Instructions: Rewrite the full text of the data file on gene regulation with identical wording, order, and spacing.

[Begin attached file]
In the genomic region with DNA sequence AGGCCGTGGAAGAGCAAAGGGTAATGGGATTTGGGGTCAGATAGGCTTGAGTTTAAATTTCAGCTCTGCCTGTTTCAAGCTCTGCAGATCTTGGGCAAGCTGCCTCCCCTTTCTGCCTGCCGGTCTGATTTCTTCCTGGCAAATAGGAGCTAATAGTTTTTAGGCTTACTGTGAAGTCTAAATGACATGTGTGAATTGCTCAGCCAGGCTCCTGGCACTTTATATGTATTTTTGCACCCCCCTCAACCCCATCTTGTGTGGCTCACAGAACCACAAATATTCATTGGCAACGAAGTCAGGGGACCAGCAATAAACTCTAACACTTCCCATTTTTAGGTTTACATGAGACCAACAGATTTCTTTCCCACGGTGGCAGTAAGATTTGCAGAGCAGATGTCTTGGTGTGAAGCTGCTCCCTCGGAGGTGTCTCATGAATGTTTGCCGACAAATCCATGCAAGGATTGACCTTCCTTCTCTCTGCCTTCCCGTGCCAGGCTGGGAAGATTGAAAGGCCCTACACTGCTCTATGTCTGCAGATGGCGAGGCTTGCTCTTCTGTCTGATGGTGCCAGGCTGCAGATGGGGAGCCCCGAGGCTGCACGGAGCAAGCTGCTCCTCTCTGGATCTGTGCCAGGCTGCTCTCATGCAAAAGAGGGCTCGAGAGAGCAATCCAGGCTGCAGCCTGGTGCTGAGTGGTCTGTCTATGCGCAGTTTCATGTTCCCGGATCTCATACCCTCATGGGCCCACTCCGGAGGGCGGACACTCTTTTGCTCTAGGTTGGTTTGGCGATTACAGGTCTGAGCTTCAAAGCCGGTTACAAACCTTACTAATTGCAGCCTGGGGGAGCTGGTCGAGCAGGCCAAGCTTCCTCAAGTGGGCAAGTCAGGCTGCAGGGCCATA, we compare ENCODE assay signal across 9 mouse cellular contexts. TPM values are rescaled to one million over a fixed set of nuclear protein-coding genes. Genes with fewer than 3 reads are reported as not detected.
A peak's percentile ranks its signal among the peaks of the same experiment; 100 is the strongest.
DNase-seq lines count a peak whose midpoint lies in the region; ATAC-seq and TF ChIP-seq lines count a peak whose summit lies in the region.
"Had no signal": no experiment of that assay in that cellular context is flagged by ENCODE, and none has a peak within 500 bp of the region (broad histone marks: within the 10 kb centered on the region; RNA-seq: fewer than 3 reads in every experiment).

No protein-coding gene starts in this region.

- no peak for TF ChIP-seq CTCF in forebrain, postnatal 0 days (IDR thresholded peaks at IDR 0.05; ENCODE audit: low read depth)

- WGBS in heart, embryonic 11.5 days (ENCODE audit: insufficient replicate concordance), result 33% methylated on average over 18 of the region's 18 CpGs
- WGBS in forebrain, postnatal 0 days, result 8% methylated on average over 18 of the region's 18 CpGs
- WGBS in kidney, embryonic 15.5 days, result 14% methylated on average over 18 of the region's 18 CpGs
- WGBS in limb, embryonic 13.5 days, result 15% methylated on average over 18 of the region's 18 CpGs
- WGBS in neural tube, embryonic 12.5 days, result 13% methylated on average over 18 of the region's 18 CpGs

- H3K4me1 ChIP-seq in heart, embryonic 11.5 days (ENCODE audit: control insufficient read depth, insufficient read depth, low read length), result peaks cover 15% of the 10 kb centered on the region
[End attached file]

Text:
In the genomic region with DNA sequence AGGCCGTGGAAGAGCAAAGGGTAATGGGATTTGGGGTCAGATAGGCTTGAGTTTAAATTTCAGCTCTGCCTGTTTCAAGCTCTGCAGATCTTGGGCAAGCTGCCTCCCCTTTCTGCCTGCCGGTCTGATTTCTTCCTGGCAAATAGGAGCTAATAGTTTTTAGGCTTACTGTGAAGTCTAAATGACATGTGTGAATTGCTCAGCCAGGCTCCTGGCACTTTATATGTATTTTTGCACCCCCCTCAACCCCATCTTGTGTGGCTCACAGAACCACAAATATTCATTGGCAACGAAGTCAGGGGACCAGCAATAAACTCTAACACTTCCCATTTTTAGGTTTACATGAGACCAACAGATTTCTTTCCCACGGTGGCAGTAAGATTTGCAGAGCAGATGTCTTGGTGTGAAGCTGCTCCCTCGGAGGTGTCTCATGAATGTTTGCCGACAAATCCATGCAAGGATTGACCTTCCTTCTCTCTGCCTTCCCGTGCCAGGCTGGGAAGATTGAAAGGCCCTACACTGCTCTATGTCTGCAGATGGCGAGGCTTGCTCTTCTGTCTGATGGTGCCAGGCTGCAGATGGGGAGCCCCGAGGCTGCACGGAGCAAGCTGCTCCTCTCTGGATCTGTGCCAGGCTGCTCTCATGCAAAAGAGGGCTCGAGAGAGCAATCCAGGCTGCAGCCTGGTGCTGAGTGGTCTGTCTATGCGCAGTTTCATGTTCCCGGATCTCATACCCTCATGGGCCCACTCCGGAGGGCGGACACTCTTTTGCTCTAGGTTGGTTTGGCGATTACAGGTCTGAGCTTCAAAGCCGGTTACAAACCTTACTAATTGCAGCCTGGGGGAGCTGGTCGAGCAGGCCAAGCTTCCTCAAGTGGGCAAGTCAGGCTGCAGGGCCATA, we compare ENCODE assay signal across 9 mouse cellular contexts. TPM values are rescaled to one million over a fixed set of nuclear protein-coding genes. Genes with fewer than 3 reads are reported as not detected.
A peak's percentile ranks its signal among the peaks of the same experiment; 100 is the strongest.
DNase-seq lines count a peak whose midpoint lies in the region; ATAC-seq and TF ChIP-seq lines count a peak whose summit lies in the region.
"Had no signal": no experiment of that assay in that cellular context is flagged by ENCODE, and none has a peak within 500 bp of the region (broad histone marks: within the 10 kb centered on the region; RNA-seq: fewer than 3 reads in every experiment).

No protein-coding gene starts in this region.

- no peak for TF ChIP-seq CTCF in forebrain, postnatal 0 days (IDR thresholded peaks at IDR 0.05; ENCODE audit: low read depth)

- WGBS in heart, embryonic 11.5 days (ENCODE audit: insufficient replicate concordance), result 33% methylated on average over 18 of the region's 18 CpGs
- WGBS in forebrain, postnatal 0 days, result 8% methylated on average over 18 of the region's 18 CpGs
- WGBS in kidney, embryonic 15.5 days, result 14% methylated on average over 18 of the region's 18 CpGs
- WGBS in limb, embryonic 13.5 days, result 15% methylated on average over 18 of the region's 18 CpGs
- WGBS in neural tube, embryonic 12.5 days, result 13% methylated on average over 18 of the region's 18 CpGs

- H3K4me1 ChIP-seq in heart, embryonic 11.5 days (ENCODE audit: control insufficient read depth, insufficient read depth, low read length), result peaks cover 15% of the 10 kb centered on the region